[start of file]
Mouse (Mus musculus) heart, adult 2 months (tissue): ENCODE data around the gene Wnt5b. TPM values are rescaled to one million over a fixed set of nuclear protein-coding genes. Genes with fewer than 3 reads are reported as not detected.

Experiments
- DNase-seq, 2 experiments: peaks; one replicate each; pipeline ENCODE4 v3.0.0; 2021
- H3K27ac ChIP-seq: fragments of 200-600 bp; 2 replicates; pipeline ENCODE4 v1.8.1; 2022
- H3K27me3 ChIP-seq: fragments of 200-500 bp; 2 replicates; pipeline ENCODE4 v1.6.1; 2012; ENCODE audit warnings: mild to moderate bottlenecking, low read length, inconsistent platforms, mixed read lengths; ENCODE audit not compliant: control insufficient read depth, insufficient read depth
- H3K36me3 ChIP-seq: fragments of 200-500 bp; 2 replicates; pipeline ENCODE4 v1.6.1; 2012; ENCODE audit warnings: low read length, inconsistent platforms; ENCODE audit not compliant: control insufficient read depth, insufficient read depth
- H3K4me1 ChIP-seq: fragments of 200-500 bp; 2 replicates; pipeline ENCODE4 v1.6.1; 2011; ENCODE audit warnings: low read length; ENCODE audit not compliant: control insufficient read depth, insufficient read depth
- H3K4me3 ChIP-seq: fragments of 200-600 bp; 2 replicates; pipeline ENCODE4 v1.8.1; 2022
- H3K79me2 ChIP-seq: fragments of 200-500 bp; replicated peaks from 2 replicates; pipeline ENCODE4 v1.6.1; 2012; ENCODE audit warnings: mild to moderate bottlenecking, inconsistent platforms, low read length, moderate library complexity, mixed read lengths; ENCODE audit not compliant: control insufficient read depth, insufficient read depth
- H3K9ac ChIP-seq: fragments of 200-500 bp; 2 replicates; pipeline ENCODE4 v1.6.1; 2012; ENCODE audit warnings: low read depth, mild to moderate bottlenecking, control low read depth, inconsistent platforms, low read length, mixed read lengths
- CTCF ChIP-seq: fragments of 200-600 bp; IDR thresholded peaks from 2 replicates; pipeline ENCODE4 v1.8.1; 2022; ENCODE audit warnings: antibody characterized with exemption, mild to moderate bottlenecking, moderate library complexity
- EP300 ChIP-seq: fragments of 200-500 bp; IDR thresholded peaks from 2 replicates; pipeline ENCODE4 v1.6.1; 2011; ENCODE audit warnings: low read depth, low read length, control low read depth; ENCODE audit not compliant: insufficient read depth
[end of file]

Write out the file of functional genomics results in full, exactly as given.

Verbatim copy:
Mouse (Mus musculus) heart, adult 2 months (tissue): ENCODE data around the gene Wnt5b. TPM values are rescaled to one million over a fixed set of nuclear protein-coding genes. Genes with fewer than 3 reads are reported as not detected.

Experiments
- DNase-seq, 2 experiments: peaks; one replicate each; pipeline ENCODE4 v3.0.0; 2021
- H3K27ac ChIP-seq: fragments of 200-600 bp; 2 replicates; pipeline ENCODE4 v1.8.1; 2022
- H3K27me3 ChIP-seq: fragments of 200-500 bp; 2 replicates; pipeline ENCODE4 v1.6.1; 2012; ENCODE audit warnings: mild to moderate bottlenecking, low read length, inconsistent platforms, mixed read lengths; ENCODE audit not compliant: control insufficient read depth, insufficient read depth
- H3K36me3 ChIP-seq: fragments of 200-500 bp; 2 replicates; pipeline ENCODE4 v1.6.1; 2012; ENCODE audit warnings: low read length, inconsistent platforms; ENCODE audit not compliant: control insufficient read depth, insufficient read depth
- H3K4me1 ChIP-seq: fragments of 200-500 bp; 2 replicates; pipeline ENCODE4 v1.6.1; 2011; ENCODE audit warnings: low read length; ENCODE audit not compliant: control insufficient read depth, insufficient read depth
- H3K4me3 ChIP-seq: fragments of 200-600 bp; 2 replicates; pipeline ENCODE4 v1.8.1; 2022
- H3K79me2 ChIP-seq: fragments of 200-500 bp; replicated peaks from 2 replicates; pipeline ENCODE4 v1.6.1; 2012; ENCODE audit warnings: mild to moderate bottlenecking, inconsistent platforms, low read length, moderate library complexity, mixed read lengths; ENCODE audit not compliant: control insufficient read depth, insufficient read depth
- H3K9ac ChIP-seq: fragments of 200-500 bp; 2 replicates; pipeline ENCODE4 v1.6.1; 2012; ENCODE audit warnings: low read depth, mild to moderate bottlenecking, control low read depth, inconsistent platforms, low read length, mixed read lengths
- CTCF ChIP-seq: fragments of 200-600 bp; IDR thresholded peaks from 2 replicates; pipeline ENCODE4 v1.8.1; 2022; ENCODE audit warnings: antibody characterized with exemption, mild to moderate bottlenecking, moderate library complexity
- EP300 ChIP-seq: fragments of 200-500 bp; IDR thresholded peaks from 2 replicates; pipeline ENCODE4 v1.6.1; 2011; ENCODE audit warnings: low read depth, low read length, control low read depth; ENCODE audit not compliant: insufficient read depth